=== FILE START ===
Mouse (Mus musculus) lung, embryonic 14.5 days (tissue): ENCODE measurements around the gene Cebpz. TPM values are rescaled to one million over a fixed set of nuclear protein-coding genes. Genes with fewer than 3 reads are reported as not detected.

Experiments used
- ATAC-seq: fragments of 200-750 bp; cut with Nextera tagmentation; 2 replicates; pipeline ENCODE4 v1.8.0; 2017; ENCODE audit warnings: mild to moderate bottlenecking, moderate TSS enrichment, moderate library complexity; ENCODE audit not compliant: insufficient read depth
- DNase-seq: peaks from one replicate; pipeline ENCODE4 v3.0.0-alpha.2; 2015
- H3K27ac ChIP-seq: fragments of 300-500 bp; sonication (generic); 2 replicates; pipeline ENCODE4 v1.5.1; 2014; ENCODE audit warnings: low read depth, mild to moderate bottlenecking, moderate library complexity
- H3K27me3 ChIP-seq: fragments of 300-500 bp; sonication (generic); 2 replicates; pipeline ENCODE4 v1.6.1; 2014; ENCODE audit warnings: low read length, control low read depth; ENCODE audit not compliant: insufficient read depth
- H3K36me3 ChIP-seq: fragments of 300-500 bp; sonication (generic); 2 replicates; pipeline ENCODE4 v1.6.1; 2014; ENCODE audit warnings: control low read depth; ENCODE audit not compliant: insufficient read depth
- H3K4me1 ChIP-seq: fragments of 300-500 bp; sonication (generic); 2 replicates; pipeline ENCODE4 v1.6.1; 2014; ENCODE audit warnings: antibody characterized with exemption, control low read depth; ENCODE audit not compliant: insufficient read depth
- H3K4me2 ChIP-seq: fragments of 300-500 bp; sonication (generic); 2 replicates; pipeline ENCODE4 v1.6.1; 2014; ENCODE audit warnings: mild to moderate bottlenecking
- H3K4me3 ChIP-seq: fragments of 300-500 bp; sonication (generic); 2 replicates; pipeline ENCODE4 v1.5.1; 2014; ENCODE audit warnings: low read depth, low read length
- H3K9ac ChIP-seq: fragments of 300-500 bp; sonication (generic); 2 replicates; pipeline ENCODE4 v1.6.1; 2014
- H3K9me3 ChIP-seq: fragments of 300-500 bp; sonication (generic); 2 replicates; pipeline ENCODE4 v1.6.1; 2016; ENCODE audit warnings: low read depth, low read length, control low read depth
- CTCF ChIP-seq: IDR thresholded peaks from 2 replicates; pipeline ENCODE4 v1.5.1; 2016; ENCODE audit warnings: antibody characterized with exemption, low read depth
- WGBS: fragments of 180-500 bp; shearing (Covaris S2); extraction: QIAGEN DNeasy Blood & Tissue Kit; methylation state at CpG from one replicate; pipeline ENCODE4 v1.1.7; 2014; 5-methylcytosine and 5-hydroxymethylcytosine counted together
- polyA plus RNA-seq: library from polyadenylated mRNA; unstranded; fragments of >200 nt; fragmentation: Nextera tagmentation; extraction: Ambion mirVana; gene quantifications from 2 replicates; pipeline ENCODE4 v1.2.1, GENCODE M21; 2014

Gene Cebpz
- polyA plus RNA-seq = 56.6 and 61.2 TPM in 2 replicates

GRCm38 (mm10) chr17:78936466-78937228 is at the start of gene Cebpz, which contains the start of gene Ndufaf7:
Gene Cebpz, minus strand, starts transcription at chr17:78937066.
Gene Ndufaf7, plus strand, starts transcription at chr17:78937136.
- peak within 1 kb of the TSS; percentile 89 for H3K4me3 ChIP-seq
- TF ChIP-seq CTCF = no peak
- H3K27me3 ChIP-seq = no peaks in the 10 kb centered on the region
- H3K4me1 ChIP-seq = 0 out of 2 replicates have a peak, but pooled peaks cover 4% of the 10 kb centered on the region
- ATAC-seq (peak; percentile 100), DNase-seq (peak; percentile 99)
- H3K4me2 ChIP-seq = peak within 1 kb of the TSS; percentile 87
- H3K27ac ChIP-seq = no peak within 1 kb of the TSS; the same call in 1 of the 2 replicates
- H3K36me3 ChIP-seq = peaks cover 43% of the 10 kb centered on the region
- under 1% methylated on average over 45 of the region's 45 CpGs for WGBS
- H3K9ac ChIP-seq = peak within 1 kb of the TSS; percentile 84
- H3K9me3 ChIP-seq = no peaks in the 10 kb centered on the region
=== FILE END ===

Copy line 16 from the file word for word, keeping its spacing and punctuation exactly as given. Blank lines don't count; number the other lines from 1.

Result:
Gene Cebpz